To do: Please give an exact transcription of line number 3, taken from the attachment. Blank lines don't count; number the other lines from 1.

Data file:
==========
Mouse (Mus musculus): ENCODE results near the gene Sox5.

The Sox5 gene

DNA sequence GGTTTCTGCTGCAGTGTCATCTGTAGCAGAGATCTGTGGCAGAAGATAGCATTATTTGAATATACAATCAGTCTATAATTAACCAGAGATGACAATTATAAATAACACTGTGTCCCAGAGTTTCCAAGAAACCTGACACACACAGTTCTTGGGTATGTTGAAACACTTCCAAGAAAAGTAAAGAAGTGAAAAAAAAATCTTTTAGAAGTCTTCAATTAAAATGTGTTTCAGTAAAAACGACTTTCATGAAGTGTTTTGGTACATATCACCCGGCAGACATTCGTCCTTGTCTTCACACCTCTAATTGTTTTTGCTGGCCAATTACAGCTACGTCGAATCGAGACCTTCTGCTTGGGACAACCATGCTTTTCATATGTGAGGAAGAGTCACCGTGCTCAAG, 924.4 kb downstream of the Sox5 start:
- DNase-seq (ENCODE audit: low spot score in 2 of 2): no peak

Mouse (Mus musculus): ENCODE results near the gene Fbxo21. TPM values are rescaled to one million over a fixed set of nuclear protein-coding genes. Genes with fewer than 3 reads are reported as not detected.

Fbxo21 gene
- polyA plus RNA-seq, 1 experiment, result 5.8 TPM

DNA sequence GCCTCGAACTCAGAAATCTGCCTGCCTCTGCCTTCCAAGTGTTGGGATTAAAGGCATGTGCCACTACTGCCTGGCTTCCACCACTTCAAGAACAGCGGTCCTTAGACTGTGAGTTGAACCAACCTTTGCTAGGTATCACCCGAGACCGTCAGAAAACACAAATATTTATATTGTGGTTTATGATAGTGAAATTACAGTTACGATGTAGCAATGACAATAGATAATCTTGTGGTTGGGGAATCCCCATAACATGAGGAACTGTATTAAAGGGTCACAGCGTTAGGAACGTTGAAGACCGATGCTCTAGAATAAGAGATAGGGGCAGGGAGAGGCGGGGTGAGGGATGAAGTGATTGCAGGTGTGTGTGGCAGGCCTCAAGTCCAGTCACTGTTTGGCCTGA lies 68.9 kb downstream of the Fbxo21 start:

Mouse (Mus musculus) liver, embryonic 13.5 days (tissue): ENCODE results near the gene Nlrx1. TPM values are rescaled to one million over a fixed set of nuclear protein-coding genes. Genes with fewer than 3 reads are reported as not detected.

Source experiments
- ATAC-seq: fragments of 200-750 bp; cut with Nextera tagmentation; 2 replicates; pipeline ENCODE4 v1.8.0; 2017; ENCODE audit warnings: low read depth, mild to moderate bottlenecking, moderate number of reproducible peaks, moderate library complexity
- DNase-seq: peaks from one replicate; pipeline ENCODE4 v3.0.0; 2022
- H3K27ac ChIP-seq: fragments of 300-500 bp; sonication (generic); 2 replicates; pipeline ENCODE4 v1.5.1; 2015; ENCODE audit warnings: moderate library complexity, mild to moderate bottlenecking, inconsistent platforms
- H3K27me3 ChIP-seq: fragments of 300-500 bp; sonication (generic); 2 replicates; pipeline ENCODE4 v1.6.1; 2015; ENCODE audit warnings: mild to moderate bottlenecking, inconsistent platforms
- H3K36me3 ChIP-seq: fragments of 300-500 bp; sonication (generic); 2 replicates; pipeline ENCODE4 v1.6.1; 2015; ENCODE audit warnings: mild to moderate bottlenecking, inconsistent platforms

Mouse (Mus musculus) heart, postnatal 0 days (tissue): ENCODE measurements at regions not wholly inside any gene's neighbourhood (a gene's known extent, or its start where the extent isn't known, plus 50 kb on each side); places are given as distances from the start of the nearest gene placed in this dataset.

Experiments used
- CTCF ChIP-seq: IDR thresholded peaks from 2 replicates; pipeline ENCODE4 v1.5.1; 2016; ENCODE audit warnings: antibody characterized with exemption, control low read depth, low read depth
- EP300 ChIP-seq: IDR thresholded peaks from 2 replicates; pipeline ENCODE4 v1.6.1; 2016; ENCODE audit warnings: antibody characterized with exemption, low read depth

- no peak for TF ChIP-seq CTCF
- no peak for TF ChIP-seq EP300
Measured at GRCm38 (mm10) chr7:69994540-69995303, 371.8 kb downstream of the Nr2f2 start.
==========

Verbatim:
DNA sequence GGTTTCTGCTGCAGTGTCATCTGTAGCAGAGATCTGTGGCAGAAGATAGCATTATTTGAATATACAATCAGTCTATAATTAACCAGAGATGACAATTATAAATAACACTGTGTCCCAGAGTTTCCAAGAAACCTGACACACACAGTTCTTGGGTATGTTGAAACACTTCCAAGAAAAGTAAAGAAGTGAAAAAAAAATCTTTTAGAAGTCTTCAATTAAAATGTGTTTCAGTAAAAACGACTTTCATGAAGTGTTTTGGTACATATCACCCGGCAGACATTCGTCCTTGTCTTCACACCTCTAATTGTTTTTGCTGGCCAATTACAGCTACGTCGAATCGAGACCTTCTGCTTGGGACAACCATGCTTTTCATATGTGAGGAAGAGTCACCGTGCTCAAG, 924.4 kb downstream of the Sox5 start: